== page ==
Talk:brick

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brick

Verb senses. --Connel MacKenzie 21:46, 8 September 2007 (UTC)

  • bricking it is certainly used in the UK. I'm not certain that its used in other tenses though ("I'm bricking it" / "I was bricking it") Thryduulf 22:03, 8 September 2007 (UTC)
    • Meaning "to enclose a building with bricks?" Or one of the ones given? --Connel MacKenzie 00:57, 9 September 2007 (UTC)
      • No, the meaning is the current second verb definition "(slang) To be a high state of anxiety: "Bricking it"". I think this should be at "bricking it", not "brick" though. I wouldn't be surprised if its origin is a euphemism for "shitting it". It might also be related to "shit a brick". Thryduulf 12:46, 9 September 2007 (UTC)
  • Well, to brick up means to block an opening with brickwork. The other senses are unknown to me. SemperBlotto 08:26, 9 September 2007 (UTC)

The third definition was recently used in a Homestar cartoon, and I have definitely heard it elsewhere. --Bran 04:20, 28 October 2007 (UTC)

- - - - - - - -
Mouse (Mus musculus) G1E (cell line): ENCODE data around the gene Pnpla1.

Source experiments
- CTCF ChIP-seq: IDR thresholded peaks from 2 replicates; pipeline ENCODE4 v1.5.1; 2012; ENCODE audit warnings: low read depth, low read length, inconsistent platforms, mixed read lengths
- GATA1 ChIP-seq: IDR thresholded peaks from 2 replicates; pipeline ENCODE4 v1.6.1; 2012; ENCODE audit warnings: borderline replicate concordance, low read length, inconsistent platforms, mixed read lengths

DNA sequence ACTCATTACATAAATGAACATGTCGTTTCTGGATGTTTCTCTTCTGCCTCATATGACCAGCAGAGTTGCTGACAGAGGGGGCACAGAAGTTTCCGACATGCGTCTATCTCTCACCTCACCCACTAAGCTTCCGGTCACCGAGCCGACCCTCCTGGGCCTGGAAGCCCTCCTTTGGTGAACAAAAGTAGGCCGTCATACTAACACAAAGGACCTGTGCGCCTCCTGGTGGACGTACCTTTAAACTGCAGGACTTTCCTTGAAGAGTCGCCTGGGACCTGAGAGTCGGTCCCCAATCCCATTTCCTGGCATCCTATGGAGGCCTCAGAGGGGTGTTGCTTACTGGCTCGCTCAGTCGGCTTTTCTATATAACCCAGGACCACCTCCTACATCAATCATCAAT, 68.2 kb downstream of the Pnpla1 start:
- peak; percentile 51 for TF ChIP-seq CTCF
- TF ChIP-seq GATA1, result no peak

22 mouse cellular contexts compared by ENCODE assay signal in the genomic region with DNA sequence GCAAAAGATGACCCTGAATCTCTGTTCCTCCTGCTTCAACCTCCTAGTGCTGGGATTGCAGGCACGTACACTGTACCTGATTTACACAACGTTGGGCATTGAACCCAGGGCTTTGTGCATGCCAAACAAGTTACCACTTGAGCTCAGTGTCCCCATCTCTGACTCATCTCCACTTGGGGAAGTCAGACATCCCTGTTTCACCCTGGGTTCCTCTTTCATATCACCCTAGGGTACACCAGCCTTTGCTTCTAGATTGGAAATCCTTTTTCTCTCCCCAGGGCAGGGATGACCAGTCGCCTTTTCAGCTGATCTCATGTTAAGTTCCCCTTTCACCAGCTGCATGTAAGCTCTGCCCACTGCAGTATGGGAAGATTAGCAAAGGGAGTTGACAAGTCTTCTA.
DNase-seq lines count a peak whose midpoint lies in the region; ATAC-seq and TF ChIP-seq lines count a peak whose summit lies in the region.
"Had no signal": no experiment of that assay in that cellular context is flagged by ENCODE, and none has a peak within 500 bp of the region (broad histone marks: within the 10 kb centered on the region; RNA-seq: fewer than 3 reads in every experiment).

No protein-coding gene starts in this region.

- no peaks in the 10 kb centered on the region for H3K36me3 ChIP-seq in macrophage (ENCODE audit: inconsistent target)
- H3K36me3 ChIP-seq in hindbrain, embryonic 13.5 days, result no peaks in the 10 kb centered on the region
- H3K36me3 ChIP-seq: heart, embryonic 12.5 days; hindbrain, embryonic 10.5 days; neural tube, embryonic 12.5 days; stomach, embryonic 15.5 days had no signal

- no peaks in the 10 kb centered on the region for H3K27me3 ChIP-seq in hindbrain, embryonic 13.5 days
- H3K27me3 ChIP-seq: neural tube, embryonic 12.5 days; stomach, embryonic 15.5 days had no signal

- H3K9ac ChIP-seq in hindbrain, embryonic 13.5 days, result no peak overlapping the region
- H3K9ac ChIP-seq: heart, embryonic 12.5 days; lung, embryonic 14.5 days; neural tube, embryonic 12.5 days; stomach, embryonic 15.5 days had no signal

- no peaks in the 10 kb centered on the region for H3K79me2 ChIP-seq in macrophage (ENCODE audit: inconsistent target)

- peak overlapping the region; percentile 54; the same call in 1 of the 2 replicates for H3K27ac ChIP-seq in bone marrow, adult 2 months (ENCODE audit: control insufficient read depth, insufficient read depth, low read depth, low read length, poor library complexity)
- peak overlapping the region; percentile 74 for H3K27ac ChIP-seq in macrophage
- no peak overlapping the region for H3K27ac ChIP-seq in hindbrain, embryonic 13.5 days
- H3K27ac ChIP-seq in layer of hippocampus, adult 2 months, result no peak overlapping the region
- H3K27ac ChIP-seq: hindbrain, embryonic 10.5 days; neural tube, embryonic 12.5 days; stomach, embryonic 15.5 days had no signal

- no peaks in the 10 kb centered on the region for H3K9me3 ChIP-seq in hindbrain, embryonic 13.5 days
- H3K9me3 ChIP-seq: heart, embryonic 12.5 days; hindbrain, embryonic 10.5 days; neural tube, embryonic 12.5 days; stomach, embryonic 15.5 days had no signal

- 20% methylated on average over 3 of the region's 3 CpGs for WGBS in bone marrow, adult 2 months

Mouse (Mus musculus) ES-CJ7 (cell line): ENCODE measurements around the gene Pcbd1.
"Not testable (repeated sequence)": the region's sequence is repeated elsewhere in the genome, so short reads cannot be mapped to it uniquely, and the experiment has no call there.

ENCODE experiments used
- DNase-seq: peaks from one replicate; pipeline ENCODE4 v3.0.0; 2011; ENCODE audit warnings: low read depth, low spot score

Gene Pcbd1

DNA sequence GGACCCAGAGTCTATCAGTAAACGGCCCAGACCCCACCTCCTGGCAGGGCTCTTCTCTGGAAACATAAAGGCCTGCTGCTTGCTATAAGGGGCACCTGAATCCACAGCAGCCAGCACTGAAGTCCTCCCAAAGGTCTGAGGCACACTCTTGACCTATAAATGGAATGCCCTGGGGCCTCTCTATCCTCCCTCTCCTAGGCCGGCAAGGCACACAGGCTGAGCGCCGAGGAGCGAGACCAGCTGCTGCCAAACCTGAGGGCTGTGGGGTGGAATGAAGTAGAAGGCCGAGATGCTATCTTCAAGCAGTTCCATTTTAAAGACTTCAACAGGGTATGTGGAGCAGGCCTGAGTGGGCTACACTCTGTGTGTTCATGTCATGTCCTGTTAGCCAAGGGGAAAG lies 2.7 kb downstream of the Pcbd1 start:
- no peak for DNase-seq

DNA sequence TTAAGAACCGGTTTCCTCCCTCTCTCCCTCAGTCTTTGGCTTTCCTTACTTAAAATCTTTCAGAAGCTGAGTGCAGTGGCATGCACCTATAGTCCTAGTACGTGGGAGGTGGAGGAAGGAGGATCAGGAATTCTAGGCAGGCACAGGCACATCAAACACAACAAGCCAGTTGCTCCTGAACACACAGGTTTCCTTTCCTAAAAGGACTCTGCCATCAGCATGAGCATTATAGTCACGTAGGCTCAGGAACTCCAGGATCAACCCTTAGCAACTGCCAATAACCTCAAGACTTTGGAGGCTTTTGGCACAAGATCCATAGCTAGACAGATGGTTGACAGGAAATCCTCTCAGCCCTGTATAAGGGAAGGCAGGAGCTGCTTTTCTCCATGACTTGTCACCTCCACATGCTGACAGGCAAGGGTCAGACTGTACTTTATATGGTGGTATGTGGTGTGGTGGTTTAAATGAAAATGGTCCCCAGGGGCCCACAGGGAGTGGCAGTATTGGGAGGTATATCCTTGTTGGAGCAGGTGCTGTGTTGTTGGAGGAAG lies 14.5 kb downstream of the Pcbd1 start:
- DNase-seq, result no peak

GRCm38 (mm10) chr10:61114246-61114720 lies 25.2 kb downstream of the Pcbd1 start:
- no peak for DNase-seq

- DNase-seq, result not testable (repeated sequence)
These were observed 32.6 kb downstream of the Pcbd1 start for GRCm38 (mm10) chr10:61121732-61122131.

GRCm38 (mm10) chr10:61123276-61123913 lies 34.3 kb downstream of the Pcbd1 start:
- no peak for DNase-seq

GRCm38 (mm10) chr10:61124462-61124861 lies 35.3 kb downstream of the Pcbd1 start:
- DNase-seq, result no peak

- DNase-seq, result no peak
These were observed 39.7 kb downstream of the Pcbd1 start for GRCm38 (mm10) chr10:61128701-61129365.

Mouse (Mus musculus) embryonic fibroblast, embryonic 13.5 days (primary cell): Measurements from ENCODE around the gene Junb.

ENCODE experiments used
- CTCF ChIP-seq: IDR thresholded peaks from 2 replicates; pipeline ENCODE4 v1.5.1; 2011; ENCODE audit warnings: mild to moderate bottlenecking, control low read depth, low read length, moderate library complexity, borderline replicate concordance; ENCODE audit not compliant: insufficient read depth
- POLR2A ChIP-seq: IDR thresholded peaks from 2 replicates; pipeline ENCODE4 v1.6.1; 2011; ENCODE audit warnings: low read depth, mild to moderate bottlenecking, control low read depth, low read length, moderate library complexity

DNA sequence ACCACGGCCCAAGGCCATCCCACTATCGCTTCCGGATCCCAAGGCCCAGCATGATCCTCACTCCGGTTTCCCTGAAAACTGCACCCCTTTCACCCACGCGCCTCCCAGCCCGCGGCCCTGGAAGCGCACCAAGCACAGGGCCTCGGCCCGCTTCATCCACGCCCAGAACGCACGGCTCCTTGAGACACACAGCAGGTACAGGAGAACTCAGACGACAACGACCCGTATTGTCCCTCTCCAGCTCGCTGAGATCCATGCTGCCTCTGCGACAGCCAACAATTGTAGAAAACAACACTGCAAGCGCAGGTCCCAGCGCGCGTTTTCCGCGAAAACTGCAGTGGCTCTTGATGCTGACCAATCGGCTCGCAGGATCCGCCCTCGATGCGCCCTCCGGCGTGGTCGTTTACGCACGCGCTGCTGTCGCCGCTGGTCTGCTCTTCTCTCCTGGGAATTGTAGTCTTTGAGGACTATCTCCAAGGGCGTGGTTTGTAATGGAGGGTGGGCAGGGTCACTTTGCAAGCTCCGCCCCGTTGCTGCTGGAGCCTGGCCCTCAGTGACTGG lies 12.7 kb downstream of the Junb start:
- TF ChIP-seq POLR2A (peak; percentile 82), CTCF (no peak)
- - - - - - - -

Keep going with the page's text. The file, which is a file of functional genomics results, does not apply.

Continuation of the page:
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brick

Maning: "a term of endearment for someone who did you a favor". At the least it require some tag, but I have no idea whatsoever which one. Circeus 18:44, 14 March 2008 (UTC)

That is correct, searching for "you're a brick" should bring citable results (I'll look momentarily). As for the tag, it's certainly {{informal}} and {{dated}}, I don't know whether it needs a {{UK}} as well though? Thryduulf 19:09, 14 March 2008 (UTC)
Correct, and quite old. --Dmol 21:24, 14 March 2008 (UTC)
That's enough for me, thank you people. Circeus 01:56, 15 March 2008 (UTC)


RfV February 2013[edit]

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Sense: "To be in a high state of anxiety or fright." That regional slang tag is so useful I was going to take it to the tea room, but decided that either it can be cited (which would help us put a region there) or it can't, and we should just delete it.--Prosfilaes (talk) 23:49, 22 February 2013 (UTC)

That's brick it (as the sense line states): it shouldn't be at brick. Equinox 00:31, 23 February 2013 (UTC)

Sense deleted. bd2412 T 19:22, 11 September 2013 (UTC)

Brick quasi-cite[edit]

    • 2012 According to [the title of] a published article (found via a link from a footnote of the Wikipedia article about IMEIs),[1], the transitive verb to "brick" something (such as a stolen mobile phone) is sometimes used (as of 2012) to mean something that is done intentionally, by or on behalf of the owner, in cases where the phone is (or might have been) stolen.
  1. ^ "Lanier: FCC and Wireless Carriers To Allow Customers To “Brick” Stolen Phones", URL accessed on January 5, 2014.